The New York Times December 05, 2004
When a Virtual Bomb May Be Better Than the Real Thing
By David E. Sanger
AT first glance, the current struggle to force Iran and North Korea to give up their suspected nuclear weapons programs has disturbing echoes of the American fiasco in searching for Iraq's weapons. There are murky intelligence reports. There is strong rhetoric from the Bush administration. There is a mix of threats and denials from paranoid regimes that sound as if they have something to hide. And there are no smoking guns.
But in Iraq's case, the critical question -- the one on which American intelligence agencies failed so spectacularly -- was whether Saddam Hussein had reconstituted his chemical, biological and nuclear programs, elevating the threat he posed to one that justified urgent military action.
For Iran and North Korea, that is not the right question. Instead, the issue is whether they figured out a way to successfully game the system and build a ''virtual bomb.''
In this era, a nation doesn't have to parade its nukes in the capital on May Day. In fact, it's probably against its interest to do so. All it has to do is create convincing ambiguity -- to leave the world wondering whether, if push came to shove and shove led to talk of a pre-emptive strike, in a few short weeks the country could screw together a workable, deliverable nuclear weapon. In an age when centrifuge components and bomb designs are on the black market, and when technology has made bomb-building much less expensive and time-consuming, it doesn't take much for the world to take you seriously.
''I call them 'latent weapons states,' said Mohamed El Baradei, the chief of the International Atomic Energy Agency, in an interview last week. ''It's a description that fits a lot of countries that have the know-how. The only key is the fissile material. If you are really smart, you don't need to develop a weapon, you just develop a capability. And that is the best deterrence.''
Of course, a nuclear weapon, real or virtual, is more than a deterrent. It has the power to shape events in a region. Nuclear ambiguity is all it takes to change the strategic balance. Saddam Hussein lost the chance to do that after the 1991 gulf war, when American and United Nations officials were shocked to discover how much progress he had made on a bomb. They destroyed that capability, and as it turned out Iraq was never able to reconstitute its program.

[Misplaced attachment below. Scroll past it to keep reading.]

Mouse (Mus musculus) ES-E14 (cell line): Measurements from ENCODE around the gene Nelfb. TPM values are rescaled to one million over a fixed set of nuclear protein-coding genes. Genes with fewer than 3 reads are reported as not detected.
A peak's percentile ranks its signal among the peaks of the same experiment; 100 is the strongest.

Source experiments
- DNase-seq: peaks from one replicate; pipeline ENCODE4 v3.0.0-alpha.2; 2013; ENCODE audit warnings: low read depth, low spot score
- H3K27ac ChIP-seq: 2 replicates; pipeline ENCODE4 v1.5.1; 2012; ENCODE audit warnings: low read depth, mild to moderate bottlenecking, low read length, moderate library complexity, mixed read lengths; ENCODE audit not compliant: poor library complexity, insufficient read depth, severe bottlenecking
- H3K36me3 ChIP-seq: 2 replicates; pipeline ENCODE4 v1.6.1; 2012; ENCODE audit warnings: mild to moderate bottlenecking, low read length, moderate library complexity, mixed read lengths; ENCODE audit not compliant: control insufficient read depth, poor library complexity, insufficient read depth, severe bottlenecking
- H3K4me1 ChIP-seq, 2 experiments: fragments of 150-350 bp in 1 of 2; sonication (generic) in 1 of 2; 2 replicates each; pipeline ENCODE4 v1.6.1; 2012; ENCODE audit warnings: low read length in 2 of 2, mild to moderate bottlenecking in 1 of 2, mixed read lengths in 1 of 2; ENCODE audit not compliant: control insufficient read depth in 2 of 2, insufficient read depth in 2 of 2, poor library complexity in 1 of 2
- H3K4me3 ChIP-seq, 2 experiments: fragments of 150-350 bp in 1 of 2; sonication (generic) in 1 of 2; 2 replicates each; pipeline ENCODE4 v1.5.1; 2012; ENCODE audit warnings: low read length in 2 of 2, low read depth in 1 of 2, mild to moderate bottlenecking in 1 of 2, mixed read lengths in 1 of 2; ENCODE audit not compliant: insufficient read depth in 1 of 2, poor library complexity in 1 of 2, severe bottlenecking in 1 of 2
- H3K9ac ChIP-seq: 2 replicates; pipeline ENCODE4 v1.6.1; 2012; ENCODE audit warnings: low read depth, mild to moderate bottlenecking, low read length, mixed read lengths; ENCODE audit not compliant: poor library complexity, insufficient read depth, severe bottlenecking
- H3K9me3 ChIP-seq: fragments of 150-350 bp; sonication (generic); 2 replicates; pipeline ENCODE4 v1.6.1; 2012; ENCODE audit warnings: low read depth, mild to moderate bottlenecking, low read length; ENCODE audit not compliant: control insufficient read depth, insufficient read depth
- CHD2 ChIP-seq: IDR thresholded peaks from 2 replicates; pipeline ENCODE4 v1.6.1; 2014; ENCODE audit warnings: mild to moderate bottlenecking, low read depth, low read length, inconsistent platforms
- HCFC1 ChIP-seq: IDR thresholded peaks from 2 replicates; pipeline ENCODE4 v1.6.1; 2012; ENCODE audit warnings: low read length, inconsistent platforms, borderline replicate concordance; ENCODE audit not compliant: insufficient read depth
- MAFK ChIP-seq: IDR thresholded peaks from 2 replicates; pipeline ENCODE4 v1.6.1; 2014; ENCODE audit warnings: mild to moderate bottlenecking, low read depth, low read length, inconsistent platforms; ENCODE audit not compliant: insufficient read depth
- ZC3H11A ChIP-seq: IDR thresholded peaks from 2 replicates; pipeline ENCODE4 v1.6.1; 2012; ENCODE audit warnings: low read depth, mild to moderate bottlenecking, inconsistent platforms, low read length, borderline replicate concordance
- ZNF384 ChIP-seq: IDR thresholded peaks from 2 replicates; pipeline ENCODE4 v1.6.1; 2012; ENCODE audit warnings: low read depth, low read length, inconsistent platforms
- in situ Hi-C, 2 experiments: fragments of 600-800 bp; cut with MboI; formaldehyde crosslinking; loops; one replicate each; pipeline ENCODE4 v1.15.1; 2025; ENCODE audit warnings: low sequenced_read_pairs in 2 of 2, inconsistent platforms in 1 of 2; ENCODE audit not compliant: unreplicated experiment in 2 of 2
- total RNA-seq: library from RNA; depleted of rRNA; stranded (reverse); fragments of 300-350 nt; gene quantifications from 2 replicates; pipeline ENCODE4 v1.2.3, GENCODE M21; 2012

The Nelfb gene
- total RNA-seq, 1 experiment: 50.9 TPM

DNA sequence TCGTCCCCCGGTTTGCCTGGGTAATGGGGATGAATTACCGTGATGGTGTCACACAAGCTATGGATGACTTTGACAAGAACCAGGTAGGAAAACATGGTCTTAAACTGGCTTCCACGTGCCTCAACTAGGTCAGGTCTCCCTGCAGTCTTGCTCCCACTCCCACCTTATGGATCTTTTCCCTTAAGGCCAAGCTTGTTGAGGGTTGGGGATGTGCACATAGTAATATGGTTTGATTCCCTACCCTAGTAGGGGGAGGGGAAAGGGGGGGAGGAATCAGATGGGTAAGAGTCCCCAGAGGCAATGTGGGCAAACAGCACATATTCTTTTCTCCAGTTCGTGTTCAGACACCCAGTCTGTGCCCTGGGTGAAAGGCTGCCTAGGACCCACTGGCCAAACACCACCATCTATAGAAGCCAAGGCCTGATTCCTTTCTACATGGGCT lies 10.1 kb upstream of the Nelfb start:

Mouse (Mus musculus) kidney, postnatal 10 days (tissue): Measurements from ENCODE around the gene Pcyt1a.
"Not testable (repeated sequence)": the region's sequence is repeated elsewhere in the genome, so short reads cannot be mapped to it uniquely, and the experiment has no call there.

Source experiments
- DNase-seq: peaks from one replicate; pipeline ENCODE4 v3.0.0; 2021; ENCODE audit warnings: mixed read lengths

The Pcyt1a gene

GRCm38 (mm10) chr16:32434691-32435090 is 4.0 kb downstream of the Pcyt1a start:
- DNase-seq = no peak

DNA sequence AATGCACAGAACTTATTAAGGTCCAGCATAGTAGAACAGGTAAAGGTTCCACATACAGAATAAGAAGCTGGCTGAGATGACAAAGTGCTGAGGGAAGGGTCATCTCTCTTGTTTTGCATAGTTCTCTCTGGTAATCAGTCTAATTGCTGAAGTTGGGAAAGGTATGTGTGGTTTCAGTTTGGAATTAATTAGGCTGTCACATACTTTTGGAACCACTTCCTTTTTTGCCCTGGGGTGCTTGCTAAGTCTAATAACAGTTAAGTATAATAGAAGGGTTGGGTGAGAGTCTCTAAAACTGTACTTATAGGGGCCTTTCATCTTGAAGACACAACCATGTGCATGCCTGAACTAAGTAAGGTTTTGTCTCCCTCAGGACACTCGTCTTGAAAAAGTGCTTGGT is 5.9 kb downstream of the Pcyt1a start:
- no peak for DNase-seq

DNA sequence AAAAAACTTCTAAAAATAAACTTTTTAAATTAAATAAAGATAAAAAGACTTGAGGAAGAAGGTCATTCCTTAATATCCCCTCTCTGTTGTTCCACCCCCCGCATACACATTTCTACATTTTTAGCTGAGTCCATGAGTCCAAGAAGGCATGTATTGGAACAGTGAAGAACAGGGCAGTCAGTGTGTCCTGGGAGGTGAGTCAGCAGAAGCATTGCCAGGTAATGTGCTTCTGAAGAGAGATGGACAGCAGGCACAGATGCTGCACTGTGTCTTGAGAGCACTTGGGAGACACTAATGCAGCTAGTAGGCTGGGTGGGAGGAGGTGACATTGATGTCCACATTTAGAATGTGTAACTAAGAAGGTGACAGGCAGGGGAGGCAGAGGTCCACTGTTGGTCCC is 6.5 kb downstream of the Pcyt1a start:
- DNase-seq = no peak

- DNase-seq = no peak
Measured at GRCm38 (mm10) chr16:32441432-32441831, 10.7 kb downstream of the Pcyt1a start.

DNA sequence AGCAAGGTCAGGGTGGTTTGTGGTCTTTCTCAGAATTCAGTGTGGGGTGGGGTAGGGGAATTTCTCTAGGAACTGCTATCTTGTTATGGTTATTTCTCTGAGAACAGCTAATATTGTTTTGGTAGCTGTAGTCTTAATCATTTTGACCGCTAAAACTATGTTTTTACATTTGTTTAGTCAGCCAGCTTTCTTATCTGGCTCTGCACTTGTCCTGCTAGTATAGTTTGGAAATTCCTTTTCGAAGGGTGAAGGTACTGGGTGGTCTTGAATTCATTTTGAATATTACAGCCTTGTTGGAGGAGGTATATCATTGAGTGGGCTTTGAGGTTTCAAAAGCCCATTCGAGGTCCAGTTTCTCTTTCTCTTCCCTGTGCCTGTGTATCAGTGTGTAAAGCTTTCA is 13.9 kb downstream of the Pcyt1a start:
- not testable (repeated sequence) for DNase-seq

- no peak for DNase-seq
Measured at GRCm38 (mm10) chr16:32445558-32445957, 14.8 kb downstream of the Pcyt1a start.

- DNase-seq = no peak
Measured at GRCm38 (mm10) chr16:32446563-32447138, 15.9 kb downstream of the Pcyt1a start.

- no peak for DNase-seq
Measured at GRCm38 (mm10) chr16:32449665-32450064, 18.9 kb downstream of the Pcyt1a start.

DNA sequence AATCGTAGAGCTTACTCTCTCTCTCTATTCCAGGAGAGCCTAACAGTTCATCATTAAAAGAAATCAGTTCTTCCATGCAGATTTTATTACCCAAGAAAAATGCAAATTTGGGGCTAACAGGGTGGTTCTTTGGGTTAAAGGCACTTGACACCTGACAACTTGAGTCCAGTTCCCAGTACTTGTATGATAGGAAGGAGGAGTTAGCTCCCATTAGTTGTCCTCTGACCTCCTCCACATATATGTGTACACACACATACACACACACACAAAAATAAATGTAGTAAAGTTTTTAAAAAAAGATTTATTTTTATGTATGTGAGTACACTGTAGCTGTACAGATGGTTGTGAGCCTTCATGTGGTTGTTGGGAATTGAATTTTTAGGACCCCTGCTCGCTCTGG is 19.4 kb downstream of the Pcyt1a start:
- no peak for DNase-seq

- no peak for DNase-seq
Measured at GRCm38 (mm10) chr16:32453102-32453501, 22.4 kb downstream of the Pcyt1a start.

American intelligence believes that North Korea and Iran have taken this lesson to heart. ''Both regimes view this as Saddam Hussein's biggest mistake,'' a former senior American intelligence official said recently, insisting on anonymity because he was citing conclusions from classified assessments. ''If Saddam had been able to make a convincing case that he could put a weapon together quickly, they think that no American president would have dared to risk an invasion.''
In this analysis, Mr. Hussein's big mistake was that he jumped the gun in invading Kuwait 14 years ago, before convincing the world that he was on the verge of acquiring nuclear weapons. Then he lost all the equipment that could have created that aura -- centrifuges to enrich uranium, high-explosive testing areas and intermediate missiles that could have carried warheads. When Mr. Hussein kept insisting in 2002 and 2003 that he had no program anymore, Mr. Bush and the intelligence agencies could argue that he was probably just too wily for them, once again -- and that it was time to stop him, before a hidden program turned into a hidden weapon. North Korea and Iran are pursuing a different strategy, flaunting their capability. North Korea has an easy case to make. Before it threw inspectors out nearly two years ago, it had a stockpile of 8,000 spent rods of nuclear fuel that could be converted to weapons-grade plutonium with relative ease. When a small group of American experts was invited into the country early this year, the North proudly showed that the rods had been removed from their cooling ponds, and said the conversion to plutonium was nearly complete. By now everyone figures they are probably right.